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Havel’s Leaving

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Leaving (Vaclav Havel)
U.S. Premiere
The Wilma
May 26-June 20, 2010
It’s a big deal to get the U.S. premiere of Vaclav Havel’s first play in 20 years. It’s a big deal to get David Strathairn for the lead. “Leaving” by the former president of the Czech Republic is mild political satire rather than laugh- a- minute comedy. The writing is bittersweet, clever; the structure weak.
At The Wilma where the play runs through June 20, Strathairn plays the unseated Chancellor Vilem Rieger. Surrounded by a retinue of 15, the well-dreseed dreamer hangs on to his villa and his, cherry orchard, while his bossy blonde companion Irena manages his interviews, his wardrobe, his pantry, and the deaf butler.

One great device in Leaving is the Voice of the Author, which interrupts at theatrical uncertainties. It’s not Havel’s voice but the god like F. Murray Abraham’s. The gimmick surprise us the first and second time then doesn’t; better to fix the dull spots rather than muse on them. Leaving was begun in 1989 before Havel took office. Except the main character’s attractiveness to women and belief in democracy, there’s little in passive Vilem’s character to suggest our playwriting political hero.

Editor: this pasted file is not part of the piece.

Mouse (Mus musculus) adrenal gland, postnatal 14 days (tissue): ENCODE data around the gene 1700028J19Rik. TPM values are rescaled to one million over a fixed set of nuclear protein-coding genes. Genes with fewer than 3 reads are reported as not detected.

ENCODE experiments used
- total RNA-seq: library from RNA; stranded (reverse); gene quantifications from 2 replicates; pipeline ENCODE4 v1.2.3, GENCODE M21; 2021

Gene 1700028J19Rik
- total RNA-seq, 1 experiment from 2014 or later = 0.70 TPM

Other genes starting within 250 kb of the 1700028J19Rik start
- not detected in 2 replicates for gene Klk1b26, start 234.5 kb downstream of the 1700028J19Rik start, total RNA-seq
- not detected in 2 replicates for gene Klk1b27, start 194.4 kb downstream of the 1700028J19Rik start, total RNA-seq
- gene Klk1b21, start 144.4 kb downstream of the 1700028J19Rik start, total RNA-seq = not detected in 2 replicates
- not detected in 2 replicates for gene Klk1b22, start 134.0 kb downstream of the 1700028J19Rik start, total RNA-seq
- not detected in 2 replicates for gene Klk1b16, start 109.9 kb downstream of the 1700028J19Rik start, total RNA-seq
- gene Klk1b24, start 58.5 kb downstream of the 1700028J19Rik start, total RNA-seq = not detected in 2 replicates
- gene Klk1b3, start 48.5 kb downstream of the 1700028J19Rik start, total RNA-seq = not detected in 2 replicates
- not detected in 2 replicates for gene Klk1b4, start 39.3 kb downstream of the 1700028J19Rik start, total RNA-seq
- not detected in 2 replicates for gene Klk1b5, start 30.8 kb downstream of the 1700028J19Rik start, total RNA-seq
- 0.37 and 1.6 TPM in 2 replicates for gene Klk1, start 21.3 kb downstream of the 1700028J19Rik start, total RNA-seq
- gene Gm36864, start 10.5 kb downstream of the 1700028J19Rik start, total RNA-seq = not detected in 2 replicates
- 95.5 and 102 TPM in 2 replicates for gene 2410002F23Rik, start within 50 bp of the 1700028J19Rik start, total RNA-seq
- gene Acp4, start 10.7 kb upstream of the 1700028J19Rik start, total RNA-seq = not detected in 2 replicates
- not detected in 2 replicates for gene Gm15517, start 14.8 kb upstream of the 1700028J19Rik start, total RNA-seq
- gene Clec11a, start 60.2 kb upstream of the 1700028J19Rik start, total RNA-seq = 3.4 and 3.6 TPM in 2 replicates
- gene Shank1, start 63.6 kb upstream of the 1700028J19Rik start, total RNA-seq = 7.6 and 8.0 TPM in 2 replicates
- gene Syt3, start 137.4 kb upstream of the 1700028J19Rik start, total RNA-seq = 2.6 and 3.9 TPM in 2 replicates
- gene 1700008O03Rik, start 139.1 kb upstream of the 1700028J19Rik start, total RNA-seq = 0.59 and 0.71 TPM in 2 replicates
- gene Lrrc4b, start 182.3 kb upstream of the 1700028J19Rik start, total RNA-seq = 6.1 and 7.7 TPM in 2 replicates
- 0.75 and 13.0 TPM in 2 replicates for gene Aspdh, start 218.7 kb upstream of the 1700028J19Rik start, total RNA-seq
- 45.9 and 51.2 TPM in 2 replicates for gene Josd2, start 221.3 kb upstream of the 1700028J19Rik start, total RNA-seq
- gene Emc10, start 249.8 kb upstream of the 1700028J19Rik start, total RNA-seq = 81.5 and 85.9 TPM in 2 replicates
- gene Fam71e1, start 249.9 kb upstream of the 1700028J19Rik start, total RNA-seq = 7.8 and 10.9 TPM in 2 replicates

Leaving is full of puns including those on his name; its allusions to Lear and Chekov will be apparent. Director Jiri Zizka well steers the ‘hububs’ that take the cast into dream sequences. If only he could snap things along. Heads were nodding the night I attended.

Kathryn Meisle makes a sassy Irena; Janis Dardaris the old mother. Peter De Laurier is a wonderful Hanus. There are two self absorbed daughters, one almost evil; a grad student on the make, a Mafioso style new prime minister. Grand doors and small permit the entrances and exits (and a delightful rain sequence) that keep the play in motion circling the indecisive Villem going nowhere. Strathairn is so fine an actor I wish this play gave him something better to do than dither. Leaving is not quite absurd enough or poignant enough though its points about loss and denial are real. Like Villem, it waffles.

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Written by Lesley Valdes

May 30, 2010 at 1:08 pm

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